Our first stop was to Gloria Ferrer Caves and Vineyard right off HWY 121 (known to locals as Arnold Dr). The beautiful sign invited us in and we were met with nothing short of a royal welcoming. Cindy Friedman took us on a personal tour that included history, production, and, of course, tasting. She was nice enough to provide us with an elegant meat and cheese plate, too, as we had to travel 56 miles to get there! “Boy was this worth it,” I thought. Even if we only got to stay the night.
What used to be all cattle farm has developed into a string of successful wine producers. In 1986, Gloria Ferrer was the first to produce sparkling wines in the Carneros region, and for this is often referred to as the First Lady of Sonoma. Carneros has since become world-renowned for its ideal Pinot micro-climates. Gloria Ferrer produces an astonishing 150,000 cases of wine per year. Of those, 105,000 are sparkling wines. The Ferrer family is the largest producer of sparkling wine in the world, helped in large part by its famous Freixenet bottles.
The winemaker at GF has been there for 23 years – no common feat. This gives them a credibility and consistency impossible to obtain any other way. One thing I found fascinating is that they do the entire harvesting process by hand – not only the picking, but even the basket carrying! Harvest is done at night to keep the ripe grapes from sitting in the sun for too long, and I’m hoping to make it back to GF to witness this process. This usually happens during the middle or at the end of this month.
Another thing Gloria Ferrer pioneered in Carneros was cave storage. Dug into the hill in 1987, this facility maintains a 52-60 degree temperature year-round, with absolutely no power required and no direct light reaching the wines. It spans more than 1/7 of a mile and is lined on one side with barrels, and on the other with crates – all the way down. Here the wine ages comfortably, happy and healthy as a snug toddler.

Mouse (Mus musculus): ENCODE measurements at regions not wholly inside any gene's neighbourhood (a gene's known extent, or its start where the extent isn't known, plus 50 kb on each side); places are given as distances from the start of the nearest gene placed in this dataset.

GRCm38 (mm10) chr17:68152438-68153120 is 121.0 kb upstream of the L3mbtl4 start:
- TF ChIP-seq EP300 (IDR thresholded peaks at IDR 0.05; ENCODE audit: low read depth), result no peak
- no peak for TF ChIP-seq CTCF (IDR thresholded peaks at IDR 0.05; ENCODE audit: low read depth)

Before I go into their wines, I just want to emphasize something. We left Gloria Ferrer thinking it had to be one of the smaller wineries we were going to – not because of its size (although in comparison it was smaller than the others), but because of the feeling we got from every one of their staff members – from retail to administrative to the serving staff. It was like doing global business with a mom and pop shop. The passion Cindy has for her job was contagious – she even offered to be our wine country Concierge and gave us tips on other wineries, restaurants, and local events. This made me wonder: How do they do it? How does Gloria Ferrer stay so small and friendly yet produce such a vast stock of quality product? Again, I hope to investigate this matter more closely in the future because, quite frankly, it baffles me.
VA de VI: It’s All About the Wine
It’s also the name of the first sparkling bottle we tried. Va de Vi has a glimmer of fruit sensation, particularly peach, and is not overbearingly sweet. GF uses muscat in the dosage – a mixture of residual sugar and reserve wine that is added just before bottling – and this gives the wine a slightly sweeter taste. This would be a great appetizer or dessert wine, especially with strawberries and/or honey.